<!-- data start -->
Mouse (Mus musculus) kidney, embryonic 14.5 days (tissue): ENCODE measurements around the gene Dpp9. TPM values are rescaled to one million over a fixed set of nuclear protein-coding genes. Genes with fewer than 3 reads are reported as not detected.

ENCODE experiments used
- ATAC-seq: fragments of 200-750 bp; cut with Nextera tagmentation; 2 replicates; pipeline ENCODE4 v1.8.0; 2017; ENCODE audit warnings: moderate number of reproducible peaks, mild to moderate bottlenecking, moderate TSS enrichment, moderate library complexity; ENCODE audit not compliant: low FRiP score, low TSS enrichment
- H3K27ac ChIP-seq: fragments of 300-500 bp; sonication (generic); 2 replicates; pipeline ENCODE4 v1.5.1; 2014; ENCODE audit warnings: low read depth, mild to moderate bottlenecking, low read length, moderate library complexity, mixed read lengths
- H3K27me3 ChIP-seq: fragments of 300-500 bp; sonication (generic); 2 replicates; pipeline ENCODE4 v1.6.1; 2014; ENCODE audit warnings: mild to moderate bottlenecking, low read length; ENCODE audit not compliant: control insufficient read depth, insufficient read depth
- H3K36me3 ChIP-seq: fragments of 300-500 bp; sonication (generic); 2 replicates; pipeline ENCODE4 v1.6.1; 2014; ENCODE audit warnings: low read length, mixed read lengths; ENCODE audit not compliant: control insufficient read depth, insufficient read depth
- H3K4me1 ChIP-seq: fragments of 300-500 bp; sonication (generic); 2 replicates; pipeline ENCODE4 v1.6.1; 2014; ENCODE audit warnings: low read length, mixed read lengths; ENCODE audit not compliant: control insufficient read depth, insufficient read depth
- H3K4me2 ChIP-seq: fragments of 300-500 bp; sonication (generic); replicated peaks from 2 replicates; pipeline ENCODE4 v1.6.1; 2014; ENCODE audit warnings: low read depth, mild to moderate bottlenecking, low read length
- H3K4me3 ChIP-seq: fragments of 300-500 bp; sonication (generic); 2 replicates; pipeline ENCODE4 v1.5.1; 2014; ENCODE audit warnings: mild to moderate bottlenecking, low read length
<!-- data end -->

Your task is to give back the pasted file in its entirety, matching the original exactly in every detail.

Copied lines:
Mouse (Mus musculus) kidney, embryonic 14.5 days (tissue): ENCODE measurements around the gene Dpp9. TPM values are rescaled to one million over a fixed set of nuclear protein-coding genes. Genes with fewer than 3 reads are reported as not detected.

ENCODE experiments used
- ATAC-seq: fragments of 200-750 bp; cut with Nextera tagmentation; 2 replicates; pipeline ENCODE4 v1.8.0; 2017; ENCODE audit warnings: moderate number of reproducible peaks, mild to moderate bottlenecking, moderate TSS enrichment, moderate library complexity; ENCODE audit not compliant: low FRiP score, low TSS enrichment
- H3K27ac ChIP-seq: fragments of 300-500 bp; sonication (generic); 2 replicates; pipeline ENCODE4 v1.5.1; 2014; ENCODE audit warnings: low read depth, mild to moderate bottlenecking, low read length, moderate library complexity, mixed read lengths
- H3K27me3 ChIP-seq: fragments of 300-500 bp; sonication (generic); 2 replicates; pipeline ENCODE4 v1.6.1; 2014; ENCODE audit warnings: mild to moderate bottlenecking, low read length; ENCODE audit not compliant: control insufficient read depth, insufficient read depth
- H3K36me3 ChIP-seq: fragments of 300-500 bp; sonication (generic); 2 replicates; pipeline ENCODE4 v1.6.1; 2014; ENCODE audit warnings: low read length, mixed read lengths; ENCODE audit not compliant: control insufficient read depth, insufficient read depth
- H3K4me1 ChIP-seq: fragments of 300-500 bp; sonication (generic); 2 replicates; pipeline ENCODE4 v1.6.1; 2014; ENCODE audit warnings: low read length, mixed read lengths; ENCODE audit not compliant: control insufficient read depth, insufficient read depth
- H3K4me2 ChIP-seq: fragments of 300-500 bp; sonication (generic); replicated peaks from 2 replicates; pipeline ENCODE4 v1.6.1; 2014; ENCODE audit warnings: low read depth, mild to moderate bottlenecking, low read length
- H3K4me3 ChIP-seq: fragments of 300-500 bp; sonication (generic); 2 replicates; pipeline ENCODE4 v1.5.1; 2014; ENCODE audit warnings: mild to moderate bottlenecking, low read length